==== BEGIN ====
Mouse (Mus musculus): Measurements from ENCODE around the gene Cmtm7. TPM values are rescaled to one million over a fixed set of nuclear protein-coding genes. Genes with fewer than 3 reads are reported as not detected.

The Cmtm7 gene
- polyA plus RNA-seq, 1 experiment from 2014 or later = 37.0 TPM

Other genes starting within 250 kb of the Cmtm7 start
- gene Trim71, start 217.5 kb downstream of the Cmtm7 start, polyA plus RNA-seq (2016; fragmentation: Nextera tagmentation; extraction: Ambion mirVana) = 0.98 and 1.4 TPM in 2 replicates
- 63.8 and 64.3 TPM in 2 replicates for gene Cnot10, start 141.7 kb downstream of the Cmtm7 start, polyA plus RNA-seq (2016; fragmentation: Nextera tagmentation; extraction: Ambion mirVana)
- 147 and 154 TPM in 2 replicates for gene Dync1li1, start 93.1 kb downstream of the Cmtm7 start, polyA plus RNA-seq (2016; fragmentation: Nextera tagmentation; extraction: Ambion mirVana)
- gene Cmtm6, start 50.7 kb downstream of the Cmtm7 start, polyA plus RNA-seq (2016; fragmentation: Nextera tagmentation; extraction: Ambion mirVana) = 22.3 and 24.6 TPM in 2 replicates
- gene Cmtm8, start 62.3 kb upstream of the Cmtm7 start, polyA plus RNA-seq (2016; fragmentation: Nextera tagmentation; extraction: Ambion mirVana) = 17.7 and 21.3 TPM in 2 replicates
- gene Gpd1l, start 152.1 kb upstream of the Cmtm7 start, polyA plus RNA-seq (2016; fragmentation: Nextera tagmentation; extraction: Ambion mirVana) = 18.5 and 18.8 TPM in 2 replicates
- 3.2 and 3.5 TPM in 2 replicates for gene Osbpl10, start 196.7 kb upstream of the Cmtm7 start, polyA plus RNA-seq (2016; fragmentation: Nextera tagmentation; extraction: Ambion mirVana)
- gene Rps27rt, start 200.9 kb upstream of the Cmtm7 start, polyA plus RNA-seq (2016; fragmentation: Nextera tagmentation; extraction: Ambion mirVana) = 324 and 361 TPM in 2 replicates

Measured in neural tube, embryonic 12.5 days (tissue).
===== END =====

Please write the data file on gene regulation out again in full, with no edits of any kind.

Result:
Mouse (Mus musculus): Measurements from ENCODE around the gene Cmtm7. TPM values are rescaled to one million over a fixed set of nuclear protein-coding genes. Genes with fewer than 3 reads are reported as not detected.

The Cmtm7 gene
- polyA plus RNA-seq, 1 experiment from 2014 or later = 37.0 TPM

Other genes starting within 250 kb of the Cmtm7 start
- gene Trim71, start 217.5 kb downstream of the Cmtm7 start, polyA plus RNA-seq (2016; fragmentation: Nextera tagmentation; extraction: Ambion mirVana) = 0.98 and 1.4 TPM in 2 replicates
- 63.8 and 64.3 TPM in 2 replicates for gene Cnot10, start 141.7 kb downstream of the Cmtm7 start, polyA plus RNA-seq (2016; fragmentation: Nextera tagmentation; extraction: Ambion mirVana)
- 147 and 154 TPM in 2 replicates for gene Dync1li1, start 93.1 kb downstream of the Cmtm7 start, polyA plus RNA-seq (2016; fragmentation: Nextera tagmentation; extraction: Ambion mirVana)
- gene Cmtm6, start 50.7 kb downstream of the Cmtm7 start, polyA plus RNA-seq (2016; fragmentation: Nextera tagmentation; extraction: Ambion mirVana) = 22.3 and 24.6 TPM in 2 replicates
- gene Cmtm8, start 62.3 kb upstream of the Cmtm7 start, polyA plus RNA-seq (2016; fragmentation: Nextera tagmentation; extraction: Ambion mirVana) = 17.7 and 21.3 TPM in 2 replicates
- gene Gpd1l, start 152.1 kb upstream of the Cmtm7 start, polyA plus RNA-seq (2016; fragmentation: Nextera tagmentation; extraction: Ambion mirVana) = 18.5 and 18.8 TPM in 2 replicates
- 3.2 and 3.5 TPM in 2 replicates for gene Osbpl10, start 196.7 kb upstream of the Cmtm7 start, polyA plus RNA-seq (2016; fragmentation: Nextera tagmentation; extraction: Ambion mirVana)
- gene Rps27rt, start 200.9 kb upstream of the Cmtm7 start, polyA plus RNA-seq (2016; fragmentation: Nextera tagmentation; extraction: Ambion mirVana) = 324 and 361 TPM in 2 replicates

Measured in neural tube, embryonic 12.5 days (tissue).